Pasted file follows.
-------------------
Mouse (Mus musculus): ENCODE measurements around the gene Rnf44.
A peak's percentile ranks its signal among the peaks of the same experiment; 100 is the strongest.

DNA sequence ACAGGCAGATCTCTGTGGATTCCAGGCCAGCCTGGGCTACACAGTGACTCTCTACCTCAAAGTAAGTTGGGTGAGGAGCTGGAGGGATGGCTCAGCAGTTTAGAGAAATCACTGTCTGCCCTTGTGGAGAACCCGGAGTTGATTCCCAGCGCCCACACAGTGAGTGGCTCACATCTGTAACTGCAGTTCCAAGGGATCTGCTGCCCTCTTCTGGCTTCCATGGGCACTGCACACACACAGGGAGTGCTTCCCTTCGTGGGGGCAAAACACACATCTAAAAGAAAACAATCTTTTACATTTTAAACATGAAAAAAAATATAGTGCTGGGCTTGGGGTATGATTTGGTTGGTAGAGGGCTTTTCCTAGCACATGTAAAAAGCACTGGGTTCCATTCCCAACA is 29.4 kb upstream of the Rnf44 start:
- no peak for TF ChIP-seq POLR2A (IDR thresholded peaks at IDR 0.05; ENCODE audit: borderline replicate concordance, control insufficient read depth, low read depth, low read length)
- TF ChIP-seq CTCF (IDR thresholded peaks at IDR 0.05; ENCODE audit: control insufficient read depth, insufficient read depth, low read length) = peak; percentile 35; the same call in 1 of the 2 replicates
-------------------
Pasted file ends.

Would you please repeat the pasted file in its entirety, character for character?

Mouse (Mus musculus): ENCODE measurements around the gene Rnf44.
A peak's percentile ranks its signal among the peaks of the same experiment; 100 is the strongest.

DNA sequence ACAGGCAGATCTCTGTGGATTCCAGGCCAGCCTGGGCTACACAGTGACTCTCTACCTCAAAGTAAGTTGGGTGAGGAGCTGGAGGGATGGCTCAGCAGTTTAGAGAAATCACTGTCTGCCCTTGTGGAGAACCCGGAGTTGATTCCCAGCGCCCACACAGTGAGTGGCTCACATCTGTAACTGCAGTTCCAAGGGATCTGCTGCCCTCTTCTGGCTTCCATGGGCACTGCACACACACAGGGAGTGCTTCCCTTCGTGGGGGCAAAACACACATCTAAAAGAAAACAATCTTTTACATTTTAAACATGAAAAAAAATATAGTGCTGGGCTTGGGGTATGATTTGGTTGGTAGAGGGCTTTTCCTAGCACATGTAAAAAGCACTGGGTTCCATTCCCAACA is 29.4 kb upstream of the Rnf44 start:
- no peak for TF ChIP-seq POLR2A (IDR thresholded peaks at IDR 0.05; ENCODE audit: borderline replicate concordance, control insufficient read depth, low read depth, low read length)
- TF ChIP-seq CTCF (IDR thresholded peaks at IDR 0.05; ENCODE audit: control insufficient read depth, insufficient read depth, low read length) = peak; percentile 35; the same call in 1 of the 2 replicates